Appealed From No. S.A. 426 of 1996. Common Pleas Court of the County of Allegheny. Judge ZELEZNIK.
Before: Honorable Rochelle S. Friedman, Judge, Honorable Bonnie Brigance Leadbetter, Judge, Honorable Charles A. Lord, Senior Judge. Opinion BY Judge Friedman.
The opinion of the court was delivered by: Friedman
OPINION BY JUDGE FRIEDMAN
The Pennsylvania Department of Transportation, Bureau of Driver Licensing (DOT), appeals from an order of the Court of Common Pleas of Allegheny County (trial court) sustaining the statutory appeal of David L. DiCola (Licensee) from a one-year operator's license suspension imposed by DOT under section 1547 of the Vehicle Code. *fn1 We affirm. *fn2
The trial court held a hearing in this case. At the hearing, Officer Michael Metzger testified that, on January 20, 1996, Licensee drove his vehicle through an alleged police roadblock; the officer pursued and stopped the vehicle. Officer Metzger further testified that Licensee had slurred speech, blood-shot eyes and a strong alcoholic odor emanating from his person. (Trial court's amended op. at 1.)
Officer Metzger subsequently arrested Licensee and transported him to a local police station. At the station, Officer Robert Steffy allegedly advised Licensee of the implied consent law and requested that Licensee submit to chemical testing. Licensee supplied one sufficient breath sample and attempted to supply a second sample, but was unable to do so. Officer Steffy recorded a refusal, and, as a result, DOT suspended Licensee's operating privileges for a one-year period. (Trial court's amended op. at 1.)
Before the trial court, Officer Metzger admitted on cross-examination that, in certain respects, his testimony was in direct conflict with his prior testimony at Licensee's preliminary hearing. *fn3 Officer Metzger also conceded that his recall of the events that occurred on January 20, 1996 was clearer at the preliminary hearing. For these reasons, the trial court rejected Officer Metzger's entire testimony. Absent Officer Metzger's testimony, the trial court could only conclude that there were no reasonable grounds to believe that Licensee was driving under the influence of alcohol. *fn4 Thus, the trial court sustained Licensee's appeal.
On appeal to this court, *fn5 DOT argues that the trial court abused its discretion in rejecting Officer Metzger's testimony about those things which gave him reasonable grounds to believe that Licensee was driving under the influence of alcohol. *fn6 We disagree.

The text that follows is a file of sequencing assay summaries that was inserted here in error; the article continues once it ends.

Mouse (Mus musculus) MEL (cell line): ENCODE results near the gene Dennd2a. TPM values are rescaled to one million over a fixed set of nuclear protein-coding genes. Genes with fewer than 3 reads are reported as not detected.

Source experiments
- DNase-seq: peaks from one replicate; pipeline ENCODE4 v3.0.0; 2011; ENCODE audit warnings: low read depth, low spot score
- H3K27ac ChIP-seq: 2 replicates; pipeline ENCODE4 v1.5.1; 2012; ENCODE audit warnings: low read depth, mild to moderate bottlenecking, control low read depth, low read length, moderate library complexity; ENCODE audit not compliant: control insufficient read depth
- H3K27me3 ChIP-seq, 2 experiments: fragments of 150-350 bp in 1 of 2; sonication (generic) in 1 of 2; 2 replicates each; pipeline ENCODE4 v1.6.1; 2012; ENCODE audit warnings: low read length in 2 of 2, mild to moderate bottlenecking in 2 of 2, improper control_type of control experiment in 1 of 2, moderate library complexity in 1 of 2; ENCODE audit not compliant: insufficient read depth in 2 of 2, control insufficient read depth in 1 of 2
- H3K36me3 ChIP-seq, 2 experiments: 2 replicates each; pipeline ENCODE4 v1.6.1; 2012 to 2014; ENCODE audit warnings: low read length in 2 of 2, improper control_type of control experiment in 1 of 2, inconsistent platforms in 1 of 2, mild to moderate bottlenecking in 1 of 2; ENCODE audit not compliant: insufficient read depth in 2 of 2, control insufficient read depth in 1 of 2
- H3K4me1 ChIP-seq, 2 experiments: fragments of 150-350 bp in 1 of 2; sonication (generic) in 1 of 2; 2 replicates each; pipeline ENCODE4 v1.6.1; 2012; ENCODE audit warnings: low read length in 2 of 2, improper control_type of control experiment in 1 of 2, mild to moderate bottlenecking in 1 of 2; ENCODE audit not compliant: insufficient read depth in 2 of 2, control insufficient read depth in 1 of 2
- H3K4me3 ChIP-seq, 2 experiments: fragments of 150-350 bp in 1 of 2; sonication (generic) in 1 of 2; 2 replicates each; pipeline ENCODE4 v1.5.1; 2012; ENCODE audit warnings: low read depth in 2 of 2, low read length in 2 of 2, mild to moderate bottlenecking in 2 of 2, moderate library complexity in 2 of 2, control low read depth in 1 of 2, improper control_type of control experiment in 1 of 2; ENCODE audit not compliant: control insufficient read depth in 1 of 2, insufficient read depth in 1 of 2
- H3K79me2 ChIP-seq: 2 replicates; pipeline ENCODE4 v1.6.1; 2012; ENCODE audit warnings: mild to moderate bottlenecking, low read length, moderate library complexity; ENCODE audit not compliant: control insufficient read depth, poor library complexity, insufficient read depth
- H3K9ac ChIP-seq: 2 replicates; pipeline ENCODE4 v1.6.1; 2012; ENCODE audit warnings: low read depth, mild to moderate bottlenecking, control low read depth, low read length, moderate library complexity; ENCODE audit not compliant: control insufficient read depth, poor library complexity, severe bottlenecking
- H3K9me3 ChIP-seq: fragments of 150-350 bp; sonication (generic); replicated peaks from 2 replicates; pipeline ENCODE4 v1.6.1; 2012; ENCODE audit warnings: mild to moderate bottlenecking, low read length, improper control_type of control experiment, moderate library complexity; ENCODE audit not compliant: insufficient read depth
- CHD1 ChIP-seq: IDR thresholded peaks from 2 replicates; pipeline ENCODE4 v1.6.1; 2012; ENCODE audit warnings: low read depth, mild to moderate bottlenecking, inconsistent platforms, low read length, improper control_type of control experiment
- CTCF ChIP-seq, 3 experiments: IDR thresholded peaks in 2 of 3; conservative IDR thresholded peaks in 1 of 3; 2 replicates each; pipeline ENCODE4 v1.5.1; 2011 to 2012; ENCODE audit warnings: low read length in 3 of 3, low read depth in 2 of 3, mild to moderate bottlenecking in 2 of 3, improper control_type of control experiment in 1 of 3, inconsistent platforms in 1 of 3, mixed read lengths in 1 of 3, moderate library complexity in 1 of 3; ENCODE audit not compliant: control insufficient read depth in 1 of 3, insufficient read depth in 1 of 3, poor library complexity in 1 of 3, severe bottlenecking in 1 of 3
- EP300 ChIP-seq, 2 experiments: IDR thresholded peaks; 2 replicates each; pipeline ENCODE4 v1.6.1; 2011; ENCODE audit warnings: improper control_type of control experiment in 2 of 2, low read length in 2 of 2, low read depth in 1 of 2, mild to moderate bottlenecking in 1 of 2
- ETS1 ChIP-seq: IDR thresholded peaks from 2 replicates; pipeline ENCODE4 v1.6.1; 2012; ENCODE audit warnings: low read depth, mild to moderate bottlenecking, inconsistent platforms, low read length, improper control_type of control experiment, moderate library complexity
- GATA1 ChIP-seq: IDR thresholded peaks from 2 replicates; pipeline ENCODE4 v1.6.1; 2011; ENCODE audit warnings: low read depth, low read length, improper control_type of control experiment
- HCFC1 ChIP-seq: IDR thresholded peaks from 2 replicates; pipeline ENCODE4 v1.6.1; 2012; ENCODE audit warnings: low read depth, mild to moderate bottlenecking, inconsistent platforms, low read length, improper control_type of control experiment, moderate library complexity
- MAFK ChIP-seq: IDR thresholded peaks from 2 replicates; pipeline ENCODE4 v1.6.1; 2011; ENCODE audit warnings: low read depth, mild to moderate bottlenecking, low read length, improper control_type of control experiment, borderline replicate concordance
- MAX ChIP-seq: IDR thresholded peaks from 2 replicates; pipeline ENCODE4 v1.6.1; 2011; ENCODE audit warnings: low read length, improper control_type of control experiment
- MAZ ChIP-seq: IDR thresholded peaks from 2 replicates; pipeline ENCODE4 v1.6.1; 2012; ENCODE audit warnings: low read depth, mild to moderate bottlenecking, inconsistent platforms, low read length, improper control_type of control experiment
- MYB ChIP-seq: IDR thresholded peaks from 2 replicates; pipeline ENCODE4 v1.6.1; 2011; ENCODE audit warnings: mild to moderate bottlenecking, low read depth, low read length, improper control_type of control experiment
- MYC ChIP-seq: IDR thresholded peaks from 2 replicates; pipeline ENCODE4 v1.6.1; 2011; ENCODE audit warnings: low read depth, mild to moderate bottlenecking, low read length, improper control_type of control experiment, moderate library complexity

In a license suspension case, the trial Judge does not sit as an automaton which is required to accept as credible everything to which an arresting officer testifies on the stand. McCullough v. Department of Transportation, 165 Pa. Commw. 371, 645 A.2d 378 (Pa. Commw. 1994). As the factfinder, the trial court is free to accept or reject any testimony in whole or in part, subject only to review by this court for an abuse of discretion. Id.
Here, we do not believe that the trial court abused its discretion when it rejected the entire testimony of Officer Metzger because portions of the officer's testimony were in direct conflict with his prior testimony at Licensee's preliminary hearing. Thus, having found Officer Metzger's testimony to be incredible, the trial court properly concluded that the officer lacked reasonable grounds to believe that Licensee was driving under the influence of alcohol. *fn7
We next address whether Licensee is entitled to an award of counsel fees because DOT's appeal is frivolous. Under Rule 2744 of the Pennsylvania Rules of Appellate Procedure, an appellate court may award reasonable counsel fees if it determines that an appeal is frivolous. *fn8 Basing an appeal solely upon facts which are contrary to the factual findings of the trial court, the sole arbiter of credibility, has been held to be frivolous. Morrell v. Department of Transportation, Bureau of Traffic Safety, 133 Pa. Commw. 338, 575 A.2d 171 (Pa. Commw. 1990). Here, DOT's appeal is based solely on the testimony of Officer Metzger, which the trial court rejected in its entirety. Although DOT claims that the trial court abused its discretion in making this credibility determination, DOT presents no legitimate reasoning to support this claim. Therefore, we grant Licensee's request for counsel fees.
Accordingly, we affirm the decision of the trial court and remand this case to the trial court for a ...